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This guy is challenging how we think about invisible diseases in a really important way

Just because someone looks healthy doesn’t mean they aren’t suffering a lot on the inside. That’s what one man with Crohn’s disease is teaching us with a powerful Facebook post that’s going totally viral.

Ste Walker, a 24-year-old from Halifax, England, has been suffering from Crohn’s disease — a chronic, incurable inflammatory bowel disease that affects up to 1.6 million Americans, according to the Crohn’s and Colitis Foundation of America — for most of his life. He suffers from extreme pain and complications from his disease that can make day-to-day living excruciating sometimes. But because he looks “normal” on the outside, he is often questioned and harassed for doing things such as parking in handicapped accessible parking spots.

Recently, Ste decided to use all of the assumptions people having been making about him as an opportunity to educate. He posted two pictures of himself — one with his shirt on, where he looks “normal,” and one with his shirt off, displaying all of the medical equipment he must use daily. “People are too quick to judge these days, just because I look normal and speak normal, that doesn’t mean I don’t have a major disability,” he wrote. “. . . ask me questions, and soon you will realise that I have a major illness.”

Ste then went in depth about all of the ways Crohn’s has majorly impacted his life. He has a Hickman line, which comes out of his chest and is used to feed him, as his stomach doesn’t work correctly; he has a ileostomy (also known as a stoma) to collect excrement; he has a rhylls tube down his nose and into his stomach, which drains the stomach because it can’t empty, he explained. He also has a large scar down his chest, “which is where I’ve been opened up 3 times in the last 2 years for major life saving [sic] surgeries,” he wrote.

People are too quick to judge these days, just because I look normal and speak normal, that doesn’t mean I don’t have a…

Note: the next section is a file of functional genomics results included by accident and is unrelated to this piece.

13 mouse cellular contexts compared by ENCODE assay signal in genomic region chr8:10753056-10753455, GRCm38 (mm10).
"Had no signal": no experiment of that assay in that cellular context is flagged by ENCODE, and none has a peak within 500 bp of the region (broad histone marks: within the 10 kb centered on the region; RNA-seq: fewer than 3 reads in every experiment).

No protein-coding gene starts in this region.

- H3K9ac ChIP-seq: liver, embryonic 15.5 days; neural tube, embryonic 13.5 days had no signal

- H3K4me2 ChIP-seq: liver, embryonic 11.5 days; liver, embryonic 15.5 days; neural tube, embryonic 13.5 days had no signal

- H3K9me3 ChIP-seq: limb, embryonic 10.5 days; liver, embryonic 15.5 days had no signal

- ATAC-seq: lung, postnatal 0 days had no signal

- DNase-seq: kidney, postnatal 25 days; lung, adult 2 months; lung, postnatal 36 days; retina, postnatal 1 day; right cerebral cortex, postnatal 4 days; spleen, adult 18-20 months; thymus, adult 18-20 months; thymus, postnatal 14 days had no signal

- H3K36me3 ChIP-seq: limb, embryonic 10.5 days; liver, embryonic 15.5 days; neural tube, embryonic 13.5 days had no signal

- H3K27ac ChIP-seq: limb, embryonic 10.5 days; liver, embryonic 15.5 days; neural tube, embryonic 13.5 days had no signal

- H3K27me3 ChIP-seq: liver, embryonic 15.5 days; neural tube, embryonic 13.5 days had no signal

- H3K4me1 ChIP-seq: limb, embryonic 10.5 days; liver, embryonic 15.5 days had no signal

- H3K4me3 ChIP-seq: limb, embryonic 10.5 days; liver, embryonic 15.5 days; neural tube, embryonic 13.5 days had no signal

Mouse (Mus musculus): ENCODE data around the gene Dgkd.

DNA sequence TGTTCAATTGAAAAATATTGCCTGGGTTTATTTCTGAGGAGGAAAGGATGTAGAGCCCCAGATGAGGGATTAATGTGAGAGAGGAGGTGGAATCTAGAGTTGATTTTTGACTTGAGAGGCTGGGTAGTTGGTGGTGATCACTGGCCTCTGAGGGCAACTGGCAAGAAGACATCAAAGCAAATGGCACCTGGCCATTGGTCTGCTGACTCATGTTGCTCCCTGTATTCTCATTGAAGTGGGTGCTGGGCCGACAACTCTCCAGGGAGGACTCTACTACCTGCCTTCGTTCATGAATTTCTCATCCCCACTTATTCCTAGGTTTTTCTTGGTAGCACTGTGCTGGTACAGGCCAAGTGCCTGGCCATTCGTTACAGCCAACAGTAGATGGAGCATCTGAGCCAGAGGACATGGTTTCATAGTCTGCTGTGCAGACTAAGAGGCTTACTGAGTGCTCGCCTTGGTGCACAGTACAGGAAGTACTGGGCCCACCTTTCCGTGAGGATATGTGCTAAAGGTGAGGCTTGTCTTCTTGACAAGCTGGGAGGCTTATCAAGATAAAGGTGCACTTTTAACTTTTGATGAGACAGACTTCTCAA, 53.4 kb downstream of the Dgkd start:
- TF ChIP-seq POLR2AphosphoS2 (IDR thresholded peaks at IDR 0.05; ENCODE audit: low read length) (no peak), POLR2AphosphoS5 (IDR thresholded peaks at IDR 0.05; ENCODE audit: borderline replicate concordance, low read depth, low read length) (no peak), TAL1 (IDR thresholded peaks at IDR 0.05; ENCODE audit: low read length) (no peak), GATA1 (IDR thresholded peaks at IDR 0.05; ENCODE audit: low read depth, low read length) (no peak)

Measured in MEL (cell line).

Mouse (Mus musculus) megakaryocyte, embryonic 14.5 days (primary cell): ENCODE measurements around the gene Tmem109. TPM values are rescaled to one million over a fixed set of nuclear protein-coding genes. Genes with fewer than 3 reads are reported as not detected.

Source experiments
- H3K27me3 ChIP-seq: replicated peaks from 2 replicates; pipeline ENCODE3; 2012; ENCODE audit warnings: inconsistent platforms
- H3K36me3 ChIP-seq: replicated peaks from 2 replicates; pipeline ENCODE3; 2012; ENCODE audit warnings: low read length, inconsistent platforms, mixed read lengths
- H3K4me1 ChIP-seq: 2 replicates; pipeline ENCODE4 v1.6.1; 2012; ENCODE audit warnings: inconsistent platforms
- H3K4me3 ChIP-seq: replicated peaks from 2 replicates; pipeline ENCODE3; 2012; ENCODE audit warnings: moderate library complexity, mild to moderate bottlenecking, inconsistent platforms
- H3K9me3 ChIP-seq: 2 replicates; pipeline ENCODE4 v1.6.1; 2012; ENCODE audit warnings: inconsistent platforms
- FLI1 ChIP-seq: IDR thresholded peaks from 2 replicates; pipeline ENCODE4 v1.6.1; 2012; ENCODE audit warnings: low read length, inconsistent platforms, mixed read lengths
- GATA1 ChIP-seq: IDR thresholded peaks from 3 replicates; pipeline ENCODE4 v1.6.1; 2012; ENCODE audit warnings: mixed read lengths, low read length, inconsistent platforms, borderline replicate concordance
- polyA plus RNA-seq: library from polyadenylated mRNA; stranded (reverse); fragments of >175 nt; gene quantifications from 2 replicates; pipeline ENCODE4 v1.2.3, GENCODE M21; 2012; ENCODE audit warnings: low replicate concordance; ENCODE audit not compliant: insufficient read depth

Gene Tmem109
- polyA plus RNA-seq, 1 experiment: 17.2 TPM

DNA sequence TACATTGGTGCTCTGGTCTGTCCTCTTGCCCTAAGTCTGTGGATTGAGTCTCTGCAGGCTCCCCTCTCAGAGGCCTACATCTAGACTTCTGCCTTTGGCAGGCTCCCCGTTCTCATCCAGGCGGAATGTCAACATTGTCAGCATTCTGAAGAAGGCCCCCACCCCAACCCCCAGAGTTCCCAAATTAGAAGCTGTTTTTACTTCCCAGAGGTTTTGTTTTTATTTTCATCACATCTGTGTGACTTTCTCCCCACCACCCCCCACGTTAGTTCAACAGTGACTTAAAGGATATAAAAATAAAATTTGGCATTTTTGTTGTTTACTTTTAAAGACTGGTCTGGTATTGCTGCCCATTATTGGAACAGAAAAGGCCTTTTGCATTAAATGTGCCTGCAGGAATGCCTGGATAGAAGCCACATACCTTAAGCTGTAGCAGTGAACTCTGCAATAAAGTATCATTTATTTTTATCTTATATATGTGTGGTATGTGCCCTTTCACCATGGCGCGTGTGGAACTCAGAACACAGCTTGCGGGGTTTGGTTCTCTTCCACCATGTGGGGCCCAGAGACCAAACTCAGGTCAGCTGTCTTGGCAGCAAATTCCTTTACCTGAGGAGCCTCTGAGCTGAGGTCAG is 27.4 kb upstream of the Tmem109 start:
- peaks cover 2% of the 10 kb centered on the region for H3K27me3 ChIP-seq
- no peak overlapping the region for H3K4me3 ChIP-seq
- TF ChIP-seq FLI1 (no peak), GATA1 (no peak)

Posted by Ste Walker on Sunday, October 25, 2015

On top of this, he has much shorter intestines than the average person and a section of his bowel attached to his stomach, because it doesn’t empty through the structure it’s supposed to. “The loop of bowel I had joined to it (gastrojejunostomy) was meant to solve this problem but because my stomach hasn’t worked in so long it won’t start working again so that’s why I [am fed through the Hickman line],” he wrote.

He also has to take all of his medications through an IV, but the medications have made his body deteriorate in other ways, such as clogged arteries — all on top of the conditions caused by Crohn’s, like osteoporosis and chronic pain. But the physical symptoms aren’t even the half of it, he continued:

“. . . there is also a mental battle raging inside me all the time. . . So the next time someone says to me “well you look perfectly fine, why are you using that disabled toilet, or parking in that disabled spot, [you’re] conning the system, you’re] not disabled, you don’t need that walking stick” just stop and think maybe I just want TO BE FINE or to feel normal. . . so stop and think before you speak, think about the struggle I’ve gone [through] just to get out of bed and get dressed and tried to look ‘normal’.”

Ste’s post has resonated with thousands, getting over 36,000 likes and being shared over 11,000 times, and for great reason. It’s so important to remember that you can’t trust everything you see on the outside, and you have no idea the intense turmoil and pain someone else is going through. The judgment from others when those with invisible illnesses use a handicapped space? That’s just adding to the struggles they have to face every single day. Thanks, Ste, for opening the eyes of thousands while speaking up for those who may be going through the same thing.

(Image via Facebook.)

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